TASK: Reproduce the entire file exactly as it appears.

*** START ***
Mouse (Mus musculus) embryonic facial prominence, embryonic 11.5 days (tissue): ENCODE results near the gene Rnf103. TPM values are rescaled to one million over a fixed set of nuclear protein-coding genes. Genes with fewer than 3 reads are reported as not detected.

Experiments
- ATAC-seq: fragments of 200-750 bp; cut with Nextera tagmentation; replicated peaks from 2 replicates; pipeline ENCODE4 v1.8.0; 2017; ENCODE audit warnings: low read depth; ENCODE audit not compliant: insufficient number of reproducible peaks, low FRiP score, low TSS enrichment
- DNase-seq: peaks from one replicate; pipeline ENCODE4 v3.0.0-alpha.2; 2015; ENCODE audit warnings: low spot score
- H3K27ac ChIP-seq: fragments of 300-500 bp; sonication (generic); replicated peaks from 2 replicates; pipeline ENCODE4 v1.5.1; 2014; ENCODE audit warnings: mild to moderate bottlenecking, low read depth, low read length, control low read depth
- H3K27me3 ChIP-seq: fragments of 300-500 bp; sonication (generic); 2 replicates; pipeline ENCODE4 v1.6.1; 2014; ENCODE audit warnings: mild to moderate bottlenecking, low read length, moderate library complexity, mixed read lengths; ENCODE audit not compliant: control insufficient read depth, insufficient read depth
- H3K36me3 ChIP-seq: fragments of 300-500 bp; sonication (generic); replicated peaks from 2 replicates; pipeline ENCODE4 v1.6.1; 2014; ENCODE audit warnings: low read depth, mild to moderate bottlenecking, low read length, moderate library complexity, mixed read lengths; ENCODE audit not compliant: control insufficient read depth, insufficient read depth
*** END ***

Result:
Mouse (Mus musculus) embryonic facial prominence, embryonic 11.5 days (tissue): ENCODE results near the gene Rnf103. TPM values are rescaled to one million over a fixed set of nuclear protein-coding genes. Genes with fewer than 3 reads are reported as not detected.

Experiments
- ATAC-seq: fragments of 200-750 bp; cut with Nextera tagmentation; replicated peaks from 2 replicates; pipeline ENCODE4 v1.8.0; 2017; ENCODE audit warnings: low read depth; ENCODE audit not compliant: insufficient number of reproducible peaks, low FRiP score, low TSS enrichment
- DNase-seq: peaks from one replicate; pipeline ENCODE4 v3.0.0-alpha.2; 2015; ENCODE audit warnings: low spot score
- H3K27ac ChIP-seq: fragments of 300-500 bp; sonication (generic); replicated peaks from 2 replicates; pipeline ENCODE4 v1.5.1; 2014; ENCODE audit warnings: mild to moderate bottlenecking, low read depth, low read length, control low read depth
- H3K27me3 ChIP-seq: fragments of 300-500 bp; sonication (generic); 2 replicates; pipeline ENCODE4 v1.6.1; 2014; ENCODE audit warnings: mild to moderate bottlenecking, low read length, moderate library complexity, mixed read lengths; ENCODE audit not compliant: control insufficient read depth, insufficient read depth
- H3K36me3 ChIP-seq: fragments of 300-500 bp; sonication (generic); replicated peaks from 2 replicates; pipeline ENCODE4 v1.6.1; 2014; ENCODE audit warnings: low read depth, mild to moderate bottlenecking, low read length, moderate library complexity, mixed read lengths; ENCODE audit not compliant: control insufficient read depth, insufficient read depth